Putrello’s colleague William A. Smith, Jr. also has submitted his application for the permanent diaconate, and his committee review is set for Nov. 11. An assistant principal at JFK Middle School in Utica, Smith previously taught mathematics, science, chemistry, and technology.

‘A part of their church’

Like Putrello, Smith serves in parish ministry at Our Lady of Lourdes, where he and his wife, Kim, are the co-coordinators of the faith formation program.

“We work with the sixth- through 10th-graders and get them ready to go through their Confirmation,” Smith said. Also, he was recently invited to be part of Sister Lois Mary Paciello’s RCIA program as a teacher for the Ten Commandments session.

The Confirmation students put together gifts and cards for people in nursing homes and hospitals. The students end up being choir members, lectors, Eucharistic ministers, and teachers following their Confirmation, Smith said: “We spread God’s word and have them be a part of their church.”

As Bishop Lucia said: “We can’t hide our light.”

The new ministers’ two-year study program is over, but the bishop reminded them of their continuing challenge:

“To be men and women of vision — God’s vision.”


2019 Class

Lay Ecclesial Ministers


Sister Mary Jane Florence Athieno, LSOSF
St. Patrick, Binghamton
Msgr. John P. Putano, sponsor
Danita Fiacco, supervisor

Kurt Robert Behrenfeld
St. Anthony, Cortland
Rev. Joseph S. Zareski
sponsor and supervisor

Nick Caputo
Sacred Heart, Cicero
Rev. Richard P. Prior, Jr., sponsor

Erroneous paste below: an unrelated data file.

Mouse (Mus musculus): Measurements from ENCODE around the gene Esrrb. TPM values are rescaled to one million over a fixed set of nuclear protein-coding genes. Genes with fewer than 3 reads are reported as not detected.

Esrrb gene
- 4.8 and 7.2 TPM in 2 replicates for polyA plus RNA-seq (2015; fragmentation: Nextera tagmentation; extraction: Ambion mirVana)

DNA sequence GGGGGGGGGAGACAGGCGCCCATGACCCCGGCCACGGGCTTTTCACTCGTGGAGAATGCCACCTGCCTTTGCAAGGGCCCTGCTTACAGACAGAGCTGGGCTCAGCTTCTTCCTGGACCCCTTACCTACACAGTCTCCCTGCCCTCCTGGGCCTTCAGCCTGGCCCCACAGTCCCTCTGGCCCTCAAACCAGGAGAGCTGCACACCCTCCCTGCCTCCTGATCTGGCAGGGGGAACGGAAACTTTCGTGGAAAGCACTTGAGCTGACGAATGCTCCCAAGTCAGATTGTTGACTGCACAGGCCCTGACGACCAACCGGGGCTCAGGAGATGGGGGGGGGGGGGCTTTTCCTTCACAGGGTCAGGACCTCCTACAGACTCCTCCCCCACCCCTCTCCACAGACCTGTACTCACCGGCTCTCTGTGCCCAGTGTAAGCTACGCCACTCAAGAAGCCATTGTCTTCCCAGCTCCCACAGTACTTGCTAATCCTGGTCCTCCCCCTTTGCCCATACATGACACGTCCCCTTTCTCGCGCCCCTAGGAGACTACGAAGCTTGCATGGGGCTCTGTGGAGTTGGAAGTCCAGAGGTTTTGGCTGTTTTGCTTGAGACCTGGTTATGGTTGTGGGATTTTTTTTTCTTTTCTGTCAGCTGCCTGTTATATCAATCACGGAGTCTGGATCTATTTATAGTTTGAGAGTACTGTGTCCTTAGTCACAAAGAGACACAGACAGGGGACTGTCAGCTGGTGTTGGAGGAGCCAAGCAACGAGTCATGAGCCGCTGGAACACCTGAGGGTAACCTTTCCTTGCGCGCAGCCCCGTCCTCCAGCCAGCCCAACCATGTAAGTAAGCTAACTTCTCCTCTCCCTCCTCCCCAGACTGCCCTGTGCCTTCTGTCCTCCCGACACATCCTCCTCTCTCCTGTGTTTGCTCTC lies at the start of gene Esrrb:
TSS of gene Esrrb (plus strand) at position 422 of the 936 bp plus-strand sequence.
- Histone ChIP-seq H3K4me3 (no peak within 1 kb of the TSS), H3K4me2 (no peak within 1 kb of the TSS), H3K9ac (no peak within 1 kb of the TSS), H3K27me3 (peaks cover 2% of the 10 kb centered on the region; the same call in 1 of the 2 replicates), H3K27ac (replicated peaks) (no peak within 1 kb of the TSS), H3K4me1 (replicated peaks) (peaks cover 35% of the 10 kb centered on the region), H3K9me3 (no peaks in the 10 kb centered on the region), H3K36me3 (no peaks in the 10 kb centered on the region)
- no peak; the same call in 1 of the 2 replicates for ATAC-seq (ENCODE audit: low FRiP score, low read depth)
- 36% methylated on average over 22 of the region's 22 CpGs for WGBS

Deacon Ken Money, supervisor

Dale G. Grey
St. Bartholomew, Norwich
Rev. Ralph A. Bove, sponsor
Deacon David Kirsch, supervisor

Matthew J. Karp
Most Holy Rosary, Maine
Rev. Clarence F. Rumble, sponsor
Deacon Gary DiLallo, supervisor

John J. MacGaffick, DPA
St. Mary–St. Peter, Rome
Rev. Sean P. O’Brien, sponsor
Rev. Philip A. Hearn, supervisor

Maureen Nash
St. Paul, Rome
Rev. Robert L. Kelly
sponsor and supervisor

Andrew C. Putrello, Jr.
Our Lady of Lourdes, Utica
Rev. Joseph Salerno
sponsor and supervisor

William A. Smith, Jr.
Our Lady of Lourdes, Utica
Rev. Joseph Salerno
sponsor and supervisor


Susan C. Howland
Christ the Good Shepherd, Oswego
Rev. John W. Canorro, sponsor
Frances Lanigan, supervisor

Glen M. Lozier
St. Elizabeth Ann Seton, Baldwinsville
Rev. Joseph M. O’Connor
sponsor and supervisor


Elizabeth Ruoff
Our Lady of Sorrows, Vestal
Rev. John P. Donovan, sponsor
Jacqueline Adams, supervisor


Dawn-Marie Rau
Pope John XXIII, Liverpool
Father Zachary K. Miller, sponsor
Msgr. James T. O’Brien, supervisor